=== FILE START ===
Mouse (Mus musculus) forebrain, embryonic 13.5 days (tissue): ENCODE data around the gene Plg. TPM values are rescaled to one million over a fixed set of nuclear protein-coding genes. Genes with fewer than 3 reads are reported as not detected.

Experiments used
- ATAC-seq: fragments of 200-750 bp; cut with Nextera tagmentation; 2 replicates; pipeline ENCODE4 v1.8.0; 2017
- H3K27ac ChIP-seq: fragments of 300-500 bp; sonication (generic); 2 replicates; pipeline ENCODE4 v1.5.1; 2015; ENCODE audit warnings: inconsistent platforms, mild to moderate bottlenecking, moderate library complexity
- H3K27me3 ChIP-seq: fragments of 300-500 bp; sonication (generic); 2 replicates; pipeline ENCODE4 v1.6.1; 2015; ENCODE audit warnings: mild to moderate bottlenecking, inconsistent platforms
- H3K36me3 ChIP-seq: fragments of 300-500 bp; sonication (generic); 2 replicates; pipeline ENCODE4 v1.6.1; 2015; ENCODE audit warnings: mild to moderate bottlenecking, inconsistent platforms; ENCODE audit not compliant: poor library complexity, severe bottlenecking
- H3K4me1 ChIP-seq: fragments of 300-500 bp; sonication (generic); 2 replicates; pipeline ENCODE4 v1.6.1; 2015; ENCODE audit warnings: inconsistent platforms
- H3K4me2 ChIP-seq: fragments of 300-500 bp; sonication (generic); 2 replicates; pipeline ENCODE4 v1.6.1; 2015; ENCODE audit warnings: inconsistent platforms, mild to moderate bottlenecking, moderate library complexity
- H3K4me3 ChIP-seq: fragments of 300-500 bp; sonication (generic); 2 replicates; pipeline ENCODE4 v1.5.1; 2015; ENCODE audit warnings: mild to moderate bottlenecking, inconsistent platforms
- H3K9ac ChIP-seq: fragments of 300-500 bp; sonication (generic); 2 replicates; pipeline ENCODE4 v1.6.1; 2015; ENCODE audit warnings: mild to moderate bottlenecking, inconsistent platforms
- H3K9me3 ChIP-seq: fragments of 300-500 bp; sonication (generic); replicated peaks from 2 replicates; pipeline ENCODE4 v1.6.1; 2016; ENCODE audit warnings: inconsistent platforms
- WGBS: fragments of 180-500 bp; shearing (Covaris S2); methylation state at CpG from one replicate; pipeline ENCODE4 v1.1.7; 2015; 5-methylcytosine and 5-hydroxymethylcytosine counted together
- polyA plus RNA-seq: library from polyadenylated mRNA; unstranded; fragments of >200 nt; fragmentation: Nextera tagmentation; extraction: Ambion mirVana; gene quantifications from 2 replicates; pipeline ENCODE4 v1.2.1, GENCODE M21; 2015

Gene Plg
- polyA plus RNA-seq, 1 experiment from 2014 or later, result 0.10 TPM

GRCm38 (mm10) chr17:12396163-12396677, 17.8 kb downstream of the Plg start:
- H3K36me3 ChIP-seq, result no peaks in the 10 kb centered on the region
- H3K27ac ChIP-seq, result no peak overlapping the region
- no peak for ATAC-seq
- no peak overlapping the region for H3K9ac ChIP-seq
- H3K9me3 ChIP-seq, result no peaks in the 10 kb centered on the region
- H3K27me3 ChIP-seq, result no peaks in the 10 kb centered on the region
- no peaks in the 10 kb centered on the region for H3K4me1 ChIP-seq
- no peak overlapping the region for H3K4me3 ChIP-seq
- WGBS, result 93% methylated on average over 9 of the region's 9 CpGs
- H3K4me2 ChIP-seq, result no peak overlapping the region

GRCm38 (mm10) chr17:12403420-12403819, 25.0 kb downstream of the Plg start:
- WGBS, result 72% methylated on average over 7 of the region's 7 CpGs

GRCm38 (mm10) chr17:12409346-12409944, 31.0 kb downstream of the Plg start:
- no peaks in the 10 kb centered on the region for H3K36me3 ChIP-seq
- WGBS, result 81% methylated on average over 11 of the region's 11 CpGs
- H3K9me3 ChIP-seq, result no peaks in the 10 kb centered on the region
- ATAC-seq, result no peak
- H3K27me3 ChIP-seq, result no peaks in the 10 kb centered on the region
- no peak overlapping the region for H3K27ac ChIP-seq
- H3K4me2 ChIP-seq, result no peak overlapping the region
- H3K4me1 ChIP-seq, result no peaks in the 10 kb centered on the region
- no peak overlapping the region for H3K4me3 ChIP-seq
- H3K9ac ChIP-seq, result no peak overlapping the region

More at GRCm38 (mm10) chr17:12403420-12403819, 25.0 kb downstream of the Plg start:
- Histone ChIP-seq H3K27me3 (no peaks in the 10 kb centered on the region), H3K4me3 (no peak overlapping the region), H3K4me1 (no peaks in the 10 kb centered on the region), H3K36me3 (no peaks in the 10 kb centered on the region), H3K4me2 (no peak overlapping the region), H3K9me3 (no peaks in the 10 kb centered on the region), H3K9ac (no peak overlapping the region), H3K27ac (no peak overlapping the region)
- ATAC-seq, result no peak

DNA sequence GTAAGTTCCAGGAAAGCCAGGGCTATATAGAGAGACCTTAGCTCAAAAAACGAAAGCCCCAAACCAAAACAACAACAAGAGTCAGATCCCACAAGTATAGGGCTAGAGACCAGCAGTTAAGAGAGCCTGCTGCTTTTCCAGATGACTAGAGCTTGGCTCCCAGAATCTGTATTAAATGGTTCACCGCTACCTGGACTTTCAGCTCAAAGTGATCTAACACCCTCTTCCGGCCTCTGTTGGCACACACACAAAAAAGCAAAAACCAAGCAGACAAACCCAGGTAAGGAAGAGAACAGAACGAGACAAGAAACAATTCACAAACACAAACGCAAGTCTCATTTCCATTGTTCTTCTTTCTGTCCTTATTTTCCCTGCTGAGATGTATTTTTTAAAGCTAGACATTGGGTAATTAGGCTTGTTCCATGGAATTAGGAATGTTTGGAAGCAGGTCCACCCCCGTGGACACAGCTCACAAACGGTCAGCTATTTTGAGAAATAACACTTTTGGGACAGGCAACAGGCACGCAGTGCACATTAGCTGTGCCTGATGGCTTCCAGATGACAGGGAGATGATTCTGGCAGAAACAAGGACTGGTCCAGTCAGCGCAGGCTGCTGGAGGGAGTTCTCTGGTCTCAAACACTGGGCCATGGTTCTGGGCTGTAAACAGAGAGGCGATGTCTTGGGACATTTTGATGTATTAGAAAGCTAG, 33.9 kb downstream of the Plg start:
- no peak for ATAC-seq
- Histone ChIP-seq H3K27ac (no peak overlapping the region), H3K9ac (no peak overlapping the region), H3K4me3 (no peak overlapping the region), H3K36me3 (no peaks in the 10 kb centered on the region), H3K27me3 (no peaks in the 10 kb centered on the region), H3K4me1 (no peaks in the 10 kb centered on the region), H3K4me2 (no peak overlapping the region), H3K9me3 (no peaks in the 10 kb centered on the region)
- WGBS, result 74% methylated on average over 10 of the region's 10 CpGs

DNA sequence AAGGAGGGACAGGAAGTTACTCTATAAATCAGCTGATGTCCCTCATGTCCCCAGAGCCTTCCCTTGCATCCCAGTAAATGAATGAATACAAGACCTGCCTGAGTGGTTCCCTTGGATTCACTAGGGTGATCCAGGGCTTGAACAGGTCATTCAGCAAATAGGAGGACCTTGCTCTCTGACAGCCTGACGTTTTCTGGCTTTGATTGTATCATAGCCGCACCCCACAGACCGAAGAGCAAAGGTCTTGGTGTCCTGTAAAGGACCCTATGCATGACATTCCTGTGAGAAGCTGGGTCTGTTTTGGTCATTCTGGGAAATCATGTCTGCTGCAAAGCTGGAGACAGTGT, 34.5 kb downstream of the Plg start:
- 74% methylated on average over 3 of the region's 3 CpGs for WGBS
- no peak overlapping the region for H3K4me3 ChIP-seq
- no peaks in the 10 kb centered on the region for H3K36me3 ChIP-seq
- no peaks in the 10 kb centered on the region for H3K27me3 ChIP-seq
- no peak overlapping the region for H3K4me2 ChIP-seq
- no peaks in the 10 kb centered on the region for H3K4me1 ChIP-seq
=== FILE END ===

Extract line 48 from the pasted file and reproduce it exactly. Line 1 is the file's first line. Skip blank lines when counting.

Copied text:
- 74% methylated on average over 3 of the region's 3 CpGs for WGBS